|Publication number||US4758128 A|
|Application number||US 07/020,096|
|Publication date||Jul 19, 1988|
|Filing date||Feb 27, 1987|
|Priority date||Feb 27, 1987|
|Publication number||020096, 07020096, US 4758128 A, US 4758128A, US-A-4758128, US4758128 A, US4758128A|
|Inventors||Kenneth A. Law|
|Original Assignee||Holmes International Inc.|
|Export Citation||BiBTeX, EndNote, RefMan|
|Patent Citations (11), Non-Patent Citations (2), Referenced by (30), Classifications (11), Legal Events (5)|
|External Links: USPTO, USPTO Assignment, Espacenet|
This invention relates to slidable and tiltable platform vehicle carriers of the type wherein the platform slides and tilts to provide a ramp for loading a vehicle thereon for transporting over the road, and more particularly to the construction of the platform to provide a light weight yet strong and durable structure.
In the art of recovering disabled vehicles, when more than one vehicle must be recovered, use may be made of a truck or carrier vehicle having a slidable and tiltable deck or platform on which at least one vehicle may be loaded and carried. In order to provide a strong yet light weight deck, it is customary to construct such decks from aluminum. Because the deck has a substantial size it is conventional to form the deck from a number of interconnected sections or panels, which may be extruded units. In the known prior art the interconnection between panels is by a tongue in groove arrangement permitting relative vertical movement therebetween. The panels are supported on and welded to the bed rails which are slidably and tiltably attached to the frame of the carrier vehicle. Since the strength of aluminum welds is weaker than that of the base material the welds are first to fail when overloaded. The vertical load on the deck and thus the welds can be substantial, especially when the carrier vehicle is driven over rough roads. Once the welds fail the structural integrity, the load carrying ability and the longevity of the deck may greatly be impaired. To protect against such weld failures it is customary to provide a significant safety factor and overdesign the number of welds. This obviously increases the manufacturing costs for producing such vehicle carriers.
Consequently, it is a primary object of the present invention to provide a vehicle carrier support deck constructed from extruded aluminum sections assembled with a minimum amount of welded joints while providing a strong, high load bearing integral structure.
It is another object of the present invention to provide a vehicle carrier support deck constructed from extruded aluminum side members and deck panels, the configuration of the side members and deck panels being such that the forces on the support deck are carried by the structural elements rather than the welds joining the structural elements.
It is a further object of the present invention to provide a slidable and tiltable support deck vehicle carrier having a number of deck panels configured so as to be interconnected together in a manner such that the panels form an integral deck structure, the panels being supported on the sides by extruded side board members having panel support flanges which reduces the relative vertical movement of the panels and minimizes the loads on the welds, thereby increasing the structural integrity and longevity of the deck.
It is a still further object of the present invention to provide a vehicle carrier support deck comprising a number of deck panels connected together in a manner which not only transmits the horizontal load between the panels, but also minimizes the relative vertical movement between the panels and thus reduces the load on the welds and minimizes the number of welds required.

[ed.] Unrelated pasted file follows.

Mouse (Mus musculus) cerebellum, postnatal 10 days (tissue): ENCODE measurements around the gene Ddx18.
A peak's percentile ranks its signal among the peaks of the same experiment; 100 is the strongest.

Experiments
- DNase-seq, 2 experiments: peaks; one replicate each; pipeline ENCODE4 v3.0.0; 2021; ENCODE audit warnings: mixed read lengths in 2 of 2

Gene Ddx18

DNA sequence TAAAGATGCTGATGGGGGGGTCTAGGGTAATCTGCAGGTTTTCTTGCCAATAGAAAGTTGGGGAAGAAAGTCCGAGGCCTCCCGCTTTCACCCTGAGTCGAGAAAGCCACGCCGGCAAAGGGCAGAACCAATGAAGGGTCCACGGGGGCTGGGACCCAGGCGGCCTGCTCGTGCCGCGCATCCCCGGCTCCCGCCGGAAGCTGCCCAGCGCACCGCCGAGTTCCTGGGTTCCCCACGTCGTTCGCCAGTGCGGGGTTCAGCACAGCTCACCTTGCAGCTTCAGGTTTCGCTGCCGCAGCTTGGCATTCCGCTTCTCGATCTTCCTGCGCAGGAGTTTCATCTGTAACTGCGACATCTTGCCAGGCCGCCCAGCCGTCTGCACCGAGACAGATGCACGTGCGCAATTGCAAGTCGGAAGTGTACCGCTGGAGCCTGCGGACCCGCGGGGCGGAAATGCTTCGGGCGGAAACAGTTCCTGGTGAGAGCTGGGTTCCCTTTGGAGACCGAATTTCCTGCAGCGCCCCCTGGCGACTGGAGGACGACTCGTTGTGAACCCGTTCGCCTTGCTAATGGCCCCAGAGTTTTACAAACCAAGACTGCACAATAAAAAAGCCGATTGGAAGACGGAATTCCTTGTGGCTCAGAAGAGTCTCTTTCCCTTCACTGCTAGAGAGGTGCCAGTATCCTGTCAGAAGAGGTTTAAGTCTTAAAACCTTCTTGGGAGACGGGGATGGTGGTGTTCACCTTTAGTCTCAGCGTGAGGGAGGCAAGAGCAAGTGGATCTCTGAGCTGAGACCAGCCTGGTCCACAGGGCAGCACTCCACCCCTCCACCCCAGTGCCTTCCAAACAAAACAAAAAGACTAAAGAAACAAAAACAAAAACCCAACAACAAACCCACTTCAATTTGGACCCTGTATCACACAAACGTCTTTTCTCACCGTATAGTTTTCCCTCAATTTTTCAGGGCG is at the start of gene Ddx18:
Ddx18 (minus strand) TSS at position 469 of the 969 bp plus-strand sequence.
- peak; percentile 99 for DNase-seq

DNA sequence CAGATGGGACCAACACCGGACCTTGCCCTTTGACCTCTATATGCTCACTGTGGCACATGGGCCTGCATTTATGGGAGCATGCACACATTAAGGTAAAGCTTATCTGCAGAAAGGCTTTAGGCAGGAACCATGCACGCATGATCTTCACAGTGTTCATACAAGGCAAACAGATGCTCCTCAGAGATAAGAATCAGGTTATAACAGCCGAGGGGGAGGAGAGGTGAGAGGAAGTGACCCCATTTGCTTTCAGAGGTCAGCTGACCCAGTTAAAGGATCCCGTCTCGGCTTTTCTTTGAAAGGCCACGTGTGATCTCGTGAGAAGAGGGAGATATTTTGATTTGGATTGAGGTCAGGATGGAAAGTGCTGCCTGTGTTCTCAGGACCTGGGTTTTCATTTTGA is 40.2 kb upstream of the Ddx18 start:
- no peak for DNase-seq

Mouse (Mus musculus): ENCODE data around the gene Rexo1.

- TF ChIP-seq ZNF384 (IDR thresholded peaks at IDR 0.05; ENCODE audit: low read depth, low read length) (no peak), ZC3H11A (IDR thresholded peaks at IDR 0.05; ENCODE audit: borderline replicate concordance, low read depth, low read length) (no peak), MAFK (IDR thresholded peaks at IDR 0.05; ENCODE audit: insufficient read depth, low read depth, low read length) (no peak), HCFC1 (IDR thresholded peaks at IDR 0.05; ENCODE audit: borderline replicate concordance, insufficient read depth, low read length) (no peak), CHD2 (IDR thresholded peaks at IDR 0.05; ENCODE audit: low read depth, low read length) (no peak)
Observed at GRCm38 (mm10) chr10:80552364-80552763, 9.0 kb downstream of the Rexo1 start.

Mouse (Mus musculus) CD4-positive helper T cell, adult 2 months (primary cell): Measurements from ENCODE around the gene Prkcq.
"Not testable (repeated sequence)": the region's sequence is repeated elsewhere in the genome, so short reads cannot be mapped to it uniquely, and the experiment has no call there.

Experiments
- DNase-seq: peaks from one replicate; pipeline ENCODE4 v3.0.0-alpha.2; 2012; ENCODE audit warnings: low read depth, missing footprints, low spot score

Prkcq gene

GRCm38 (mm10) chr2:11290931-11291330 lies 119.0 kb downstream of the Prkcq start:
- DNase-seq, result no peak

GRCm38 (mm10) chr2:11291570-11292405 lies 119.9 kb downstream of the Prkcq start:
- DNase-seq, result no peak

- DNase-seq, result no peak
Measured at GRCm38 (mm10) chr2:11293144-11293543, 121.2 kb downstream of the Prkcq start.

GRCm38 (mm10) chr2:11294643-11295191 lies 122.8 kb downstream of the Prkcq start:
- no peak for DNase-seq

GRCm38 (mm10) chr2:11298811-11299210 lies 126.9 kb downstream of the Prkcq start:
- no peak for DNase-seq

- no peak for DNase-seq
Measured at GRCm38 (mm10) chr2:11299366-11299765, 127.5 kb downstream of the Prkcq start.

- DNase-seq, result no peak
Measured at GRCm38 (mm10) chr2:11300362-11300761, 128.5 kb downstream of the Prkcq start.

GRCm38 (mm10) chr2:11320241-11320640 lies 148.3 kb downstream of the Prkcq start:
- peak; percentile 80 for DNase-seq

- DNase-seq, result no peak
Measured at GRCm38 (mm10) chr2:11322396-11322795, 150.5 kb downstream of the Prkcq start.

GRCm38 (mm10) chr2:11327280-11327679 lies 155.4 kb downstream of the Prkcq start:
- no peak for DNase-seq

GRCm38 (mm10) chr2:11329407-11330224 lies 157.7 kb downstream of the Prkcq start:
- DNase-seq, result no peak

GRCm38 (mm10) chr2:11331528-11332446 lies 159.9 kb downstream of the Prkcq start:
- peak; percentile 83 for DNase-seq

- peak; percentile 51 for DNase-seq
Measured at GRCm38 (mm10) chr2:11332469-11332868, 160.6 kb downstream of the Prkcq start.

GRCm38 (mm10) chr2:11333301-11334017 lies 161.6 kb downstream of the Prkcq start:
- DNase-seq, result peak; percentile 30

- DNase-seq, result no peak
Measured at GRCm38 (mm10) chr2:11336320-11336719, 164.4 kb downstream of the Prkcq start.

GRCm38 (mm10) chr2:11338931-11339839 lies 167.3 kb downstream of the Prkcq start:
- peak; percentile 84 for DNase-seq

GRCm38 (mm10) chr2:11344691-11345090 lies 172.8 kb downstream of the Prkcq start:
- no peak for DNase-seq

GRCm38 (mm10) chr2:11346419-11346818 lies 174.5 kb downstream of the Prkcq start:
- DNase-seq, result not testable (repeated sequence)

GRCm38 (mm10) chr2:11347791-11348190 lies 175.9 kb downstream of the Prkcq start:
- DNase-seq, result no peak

Accordingly, the present invention provides a vehicle carrier having a support deck formed from a series of extruded aluminum panels interconnected together by integral locking connectors at corresponding ends thereof to form a substantially flat upper surface, the deck panels having downwardly depending legs which are supported at the lateral extremities thereof by side board members each having an integral flange on which the legs are disposed. The flange is spaced from a shoulder on the side board which together with the flange forms a recess for receiving the respective sides of the deck panels. The side board members are extruded hollow aluminum structural members so that the entire carrier support deck is light weight. With this construction, the deck panels have vertical supports on the side boards so that the number of welds can be reduced, yet a strong integral structure is provided. Additionally, the interconnection between the panels is such that not only are the horizontal forces transmitted longitudinally through the connections, but also the vertical forces so that relative vertical movement between adjacent panels is minimized, if not eliminated, and this too reduces the load on the welds.
The particular features and advantages of the invention as well as other objects will become apparent from the following description taken in connection with the accompanying drawings, in which:
FIG. 1 is a perspective view of a portion of a disabled car carrier vehicle having the car supporting platform constructed in accordance with the principles of the present invention;
FIG. 2 is a fragmentary perspective view of a portion of the platform illustrated in FIG. 1 depicting one panel with parts thereof broken away;
FIG. 3 is a cross sectional view taken substantially along line 3--3 of FIG. 1;
FIG. 4 is a cross sectional view taken substantially along line 4--4 of FIG. 1; and
FIG. 5 is a view depicting a portion of the panel illustrated in FIG. 3, but greatly enlarged.
Referring to the drawings, FIG. 1 illustrates a disabled car carrier vehicle generally indicated at 10 which conventionally is a truck chassis having a cab 12 at the front thereof and a tiltable and slidable bed 14 extending rearwardly from the cab, the carrier vehicle having at least four sets of wheels, only one of which is illustrated at 16, conventionally disposed in pairs at the front and rear of the vehicle. The bed is supported on a number of frame members forming the chassis and includes a series of tiltable and slidable beams which extend longitudinally front to back in the form of channel members or I-beams 18, only one of which is illustrated, this being in FIG. 2. The bed 14 includes a platform generally indicated at 20 which is supported on and moveable with the bed beams, the platform being adapted for supporting a disabled car. A second disabled car may be towed from the rear of the vehicle by means (not illustrated) mounted beneath the vehicle.